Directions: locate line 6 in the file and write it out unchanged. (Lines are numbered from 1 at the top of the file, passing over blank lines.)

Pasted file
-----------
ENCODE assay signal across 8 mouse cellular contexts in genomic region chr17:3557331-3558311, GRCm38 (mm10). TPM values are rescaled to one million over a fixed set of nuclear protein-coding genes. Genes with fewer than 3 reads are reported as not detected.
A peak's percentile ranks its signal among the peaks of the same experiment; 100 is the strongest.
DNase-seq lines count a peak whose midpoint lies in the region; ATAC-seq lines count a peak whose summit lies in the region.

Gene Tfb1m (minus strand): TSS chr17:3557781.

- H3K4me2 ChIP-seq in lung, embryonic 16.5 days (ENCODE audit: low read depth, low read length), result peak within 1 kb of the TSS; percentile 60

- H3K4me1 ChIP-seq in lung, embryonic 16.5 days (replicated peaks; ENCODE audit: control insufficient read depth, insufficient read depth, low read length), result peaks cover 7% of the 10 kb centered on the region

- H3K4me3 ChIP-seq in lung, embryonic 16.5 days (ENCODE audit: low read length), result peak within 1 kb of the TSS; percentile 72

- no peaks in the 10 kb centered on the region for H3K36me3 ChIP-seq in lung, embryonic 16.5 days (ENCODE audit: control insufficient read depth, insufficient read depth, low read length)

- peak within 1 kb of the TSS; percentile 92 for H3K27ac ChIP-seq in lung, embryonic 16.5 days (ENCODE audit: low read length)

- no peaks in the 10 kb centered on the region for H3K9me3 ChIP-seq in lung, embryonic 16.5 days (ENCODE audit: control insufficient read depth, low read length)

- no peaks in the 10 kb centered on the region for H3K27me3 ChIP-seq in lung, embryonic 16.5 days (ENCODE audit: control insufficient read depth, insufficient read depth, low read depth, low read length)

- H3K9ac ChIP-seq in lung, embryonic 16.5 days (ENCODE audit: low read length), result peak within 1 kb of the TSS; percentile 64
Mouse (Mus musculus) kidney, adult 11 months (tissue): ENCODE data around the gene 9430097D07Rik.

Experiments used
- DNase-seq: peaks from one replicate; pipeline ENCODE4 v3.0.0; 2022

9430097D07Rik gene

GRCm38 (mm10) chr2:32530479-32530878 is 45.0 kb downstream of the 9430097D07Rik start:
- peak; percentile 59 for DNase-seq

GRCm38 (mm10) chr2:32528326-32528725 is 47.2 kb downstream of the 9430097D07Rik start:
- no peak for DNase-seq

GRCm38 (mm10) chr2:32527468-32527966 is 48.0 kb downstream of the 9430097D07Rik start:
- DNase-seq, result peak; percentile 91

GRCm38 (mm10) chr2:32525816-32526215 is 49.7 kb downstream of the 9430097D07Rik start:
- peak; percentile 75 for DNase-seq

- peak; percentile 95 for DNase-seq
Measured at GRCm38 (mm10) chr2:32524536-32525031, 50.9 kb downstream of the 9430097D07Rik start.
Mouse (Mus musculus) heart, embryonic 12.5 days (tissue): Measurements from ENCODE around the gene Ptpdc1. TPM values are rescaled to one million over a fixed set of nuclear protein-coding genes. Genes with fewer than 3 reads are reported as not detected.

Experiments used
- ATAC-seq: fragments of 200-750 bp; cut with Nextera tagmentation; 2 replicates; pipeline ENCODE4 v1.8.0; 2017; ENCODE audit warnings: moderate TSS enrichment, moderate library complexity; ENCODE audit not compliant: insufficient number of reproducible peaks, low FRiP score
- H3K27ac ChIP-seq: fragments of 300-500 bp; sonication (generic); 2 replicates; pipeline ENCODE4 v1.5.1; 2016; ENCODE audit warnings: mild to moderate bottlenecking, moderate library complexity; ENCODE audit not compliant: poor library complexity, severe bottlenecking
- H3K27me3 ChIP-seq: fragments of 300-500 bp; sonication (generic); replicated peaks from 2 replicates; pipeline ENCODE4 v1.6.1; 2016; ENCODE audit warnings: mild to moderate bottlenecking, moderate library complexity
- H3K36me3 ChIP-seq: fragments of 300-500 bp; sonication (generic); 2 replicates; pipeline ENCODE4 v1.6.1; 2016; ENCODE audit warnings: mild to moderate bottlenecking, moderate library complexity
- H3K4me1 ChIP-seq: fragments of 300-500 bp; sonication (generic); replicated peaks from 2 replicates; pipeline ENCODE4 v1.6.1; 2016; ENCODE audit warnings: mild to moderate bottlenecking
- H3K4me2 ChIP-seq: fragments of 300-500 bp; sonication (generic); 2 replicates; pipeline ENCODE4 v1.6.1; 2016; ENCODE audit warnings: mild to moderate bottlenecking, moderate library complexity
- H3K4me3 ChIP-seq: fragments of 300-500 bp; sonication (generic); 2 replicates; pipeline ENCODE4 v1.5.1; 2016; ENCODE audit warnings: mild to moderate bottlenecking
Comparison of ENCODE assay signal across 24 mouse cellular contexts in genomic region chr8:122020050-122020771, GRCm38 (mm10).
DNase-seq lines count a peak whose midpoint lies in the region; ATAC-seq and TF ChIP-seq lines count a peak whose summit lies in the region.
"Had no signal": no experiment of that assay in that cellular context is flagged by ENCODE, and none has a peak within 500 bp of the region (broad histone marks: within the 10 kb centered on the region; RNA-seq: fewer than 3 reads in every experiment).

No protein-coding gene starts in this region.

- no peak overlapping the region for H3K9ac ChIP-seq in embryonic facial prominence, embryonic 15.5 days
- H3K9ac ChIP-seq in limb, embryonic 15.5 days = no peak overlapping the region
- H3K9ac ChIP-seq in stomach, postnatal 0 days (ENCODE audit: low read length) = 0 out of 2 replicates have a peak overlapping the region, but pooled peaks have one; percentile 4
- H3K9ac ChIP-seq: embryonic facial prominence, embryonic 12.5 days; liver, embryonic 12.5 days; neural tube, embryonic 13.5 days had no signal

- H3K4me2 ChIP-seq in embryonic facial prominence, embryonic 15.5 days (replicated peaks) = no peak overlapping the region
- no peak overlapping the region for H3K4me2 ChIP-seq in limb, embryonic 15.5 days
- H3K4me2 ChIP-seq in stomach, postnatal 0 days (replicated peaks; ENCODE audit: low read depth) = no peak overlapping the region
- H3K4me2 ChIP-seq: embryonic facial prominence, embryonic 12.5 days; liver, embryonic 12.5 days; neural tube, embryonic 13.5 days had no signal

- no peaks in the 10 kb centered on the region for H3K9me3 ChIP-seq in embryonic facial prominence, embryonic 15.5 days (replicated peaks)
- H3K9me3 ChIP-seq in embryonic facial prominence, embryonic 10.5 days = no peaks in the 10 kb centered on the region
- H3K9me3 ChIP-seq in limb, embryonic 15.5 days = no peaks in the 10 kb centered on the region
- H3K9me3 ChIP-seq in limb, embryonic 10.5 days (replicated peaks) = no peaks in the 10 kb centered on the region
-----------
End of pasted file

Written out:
- H3K4me1 ChIP-seq in lung, embryonic 16.5 days (replicated peaks; ENCODE audit: control insufficient read depth, insufficient read depth, low read length), result peaks cover 7% of the 10 kb centered on the region